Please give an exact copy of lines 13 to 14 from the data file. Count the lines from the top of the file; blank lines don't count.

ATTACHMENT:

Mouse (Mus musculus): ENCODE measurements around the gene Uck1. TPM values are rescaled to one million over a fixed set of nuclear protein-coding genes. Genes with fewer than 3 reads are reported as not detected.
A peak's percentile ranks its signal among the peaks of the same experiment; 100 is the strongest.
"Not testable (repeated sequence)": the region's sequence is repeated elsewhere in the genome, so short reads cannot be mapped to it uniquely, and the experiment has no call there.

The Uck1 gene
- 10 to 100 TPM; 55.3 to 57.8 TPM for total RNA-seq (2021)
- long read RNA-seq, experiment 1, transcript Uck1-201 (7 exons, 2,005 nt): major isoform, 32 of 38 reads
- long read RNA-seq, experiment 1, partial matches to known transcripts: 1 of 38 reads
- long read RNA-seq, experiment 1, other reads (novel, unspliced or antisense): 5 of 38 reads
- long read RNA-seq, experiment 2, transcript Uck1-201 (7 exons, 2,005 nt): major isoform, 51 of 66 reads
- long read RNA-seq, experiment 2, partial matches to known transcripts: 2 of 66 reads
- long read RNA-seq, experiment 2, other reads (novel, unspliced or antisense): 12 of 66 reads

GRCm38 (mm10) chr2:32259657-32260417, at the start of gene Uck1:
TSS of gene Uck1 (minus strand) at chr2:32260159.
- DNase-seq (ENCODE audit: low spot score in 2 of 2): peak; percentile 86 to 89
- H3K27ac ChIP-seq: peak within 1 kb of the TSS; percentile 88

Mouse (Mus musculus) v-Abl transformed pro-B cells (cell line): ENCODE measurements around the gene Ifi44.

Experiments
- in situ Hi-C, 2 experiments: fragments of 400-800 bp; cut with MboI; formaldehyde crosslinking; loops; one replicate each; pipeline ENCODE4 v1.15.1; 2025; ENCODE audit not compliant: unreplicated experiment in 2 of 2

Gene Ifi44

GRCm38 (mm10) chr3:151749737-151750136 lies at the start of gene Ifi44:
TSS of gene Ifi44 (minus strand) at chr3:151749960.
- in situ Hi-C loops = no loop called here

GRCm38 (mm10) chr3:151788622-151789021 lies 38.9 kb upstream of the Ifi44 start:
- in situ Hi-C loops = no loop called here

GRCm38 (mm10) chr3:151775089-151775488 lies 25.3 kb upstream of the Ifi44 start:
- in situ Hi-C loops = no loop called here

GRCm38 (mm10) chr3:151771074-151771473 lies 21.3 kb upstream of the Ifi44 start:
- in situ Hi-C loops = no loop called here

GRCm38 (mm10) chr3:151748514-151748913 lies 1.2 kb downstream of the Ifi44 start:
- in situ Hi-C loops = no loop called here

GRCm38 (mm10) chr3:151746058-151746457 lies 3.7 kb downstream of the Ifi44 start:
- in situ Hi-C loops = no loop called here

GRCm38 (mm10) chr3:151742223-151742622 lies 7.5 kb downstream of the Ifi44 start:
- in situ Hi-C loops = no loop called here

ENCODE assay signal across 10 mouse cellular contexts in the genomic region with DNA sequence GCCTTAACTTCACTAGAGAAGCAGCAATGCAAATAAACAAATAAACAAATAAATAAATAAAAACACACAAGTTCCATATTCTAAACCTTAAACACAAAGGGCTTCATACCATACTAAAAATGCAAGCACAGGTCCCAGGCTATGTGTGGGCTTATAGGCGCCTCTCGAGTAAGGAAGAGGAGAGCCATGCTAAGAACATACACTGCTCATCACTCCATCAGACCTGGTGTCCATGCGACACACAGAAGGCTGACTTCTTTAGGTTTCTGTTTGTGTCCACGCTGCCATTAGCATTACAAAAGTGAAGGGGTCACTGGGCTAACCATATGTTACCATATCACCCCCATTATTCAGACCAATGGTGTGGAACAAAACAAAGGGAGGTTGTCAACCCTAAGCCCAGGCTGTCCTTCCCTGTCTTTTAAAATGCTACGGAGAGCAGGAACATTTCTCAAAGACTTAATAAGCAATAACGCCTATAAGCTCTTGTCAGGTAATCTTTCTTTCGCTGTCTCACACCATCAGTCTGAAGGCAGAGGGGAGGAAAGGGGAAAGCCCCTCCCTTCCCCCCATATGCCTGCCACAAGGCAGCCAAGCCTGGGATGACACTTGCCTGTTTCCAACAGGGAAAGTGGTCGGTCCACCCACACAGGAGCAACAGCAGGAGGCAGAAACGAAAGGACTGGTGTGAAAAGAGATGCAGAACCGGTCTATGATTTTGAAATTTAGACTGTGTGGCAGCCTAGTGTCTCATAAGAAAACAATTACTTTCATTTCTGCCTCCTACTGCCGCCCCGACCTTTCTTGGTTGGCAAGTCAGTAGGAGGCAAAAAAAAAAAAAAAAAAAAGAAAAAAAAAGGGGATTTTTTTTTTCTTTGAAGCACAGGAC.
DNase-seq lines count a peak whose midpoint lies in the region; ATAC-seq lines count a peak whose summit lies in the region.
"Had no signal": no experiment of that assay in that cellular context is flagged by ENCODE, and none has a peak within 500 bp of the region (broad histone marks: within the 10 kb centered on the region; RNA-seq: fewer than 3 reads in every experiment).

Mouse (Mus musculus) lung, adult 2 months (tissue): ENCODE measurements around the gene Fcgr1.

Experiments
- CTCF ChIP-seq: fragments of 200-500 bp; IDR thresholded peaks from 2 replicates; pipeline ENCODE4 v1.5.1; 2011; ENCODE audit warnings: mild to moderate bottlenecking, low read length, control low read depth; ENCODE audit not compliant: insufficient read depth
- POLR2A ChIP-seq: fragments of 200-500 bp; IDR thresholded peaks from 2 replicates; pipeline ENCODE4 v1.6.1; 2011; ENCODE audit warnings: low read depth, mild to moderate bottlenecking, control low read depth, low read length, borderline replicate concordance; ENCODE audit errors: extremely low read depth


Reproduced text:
TSS of gene Uck1 (minus strand) at chr2:32260159.
- DNase-seq (ENCODE audit: low spot score in 2 of 2): peak; percentile 86 to 89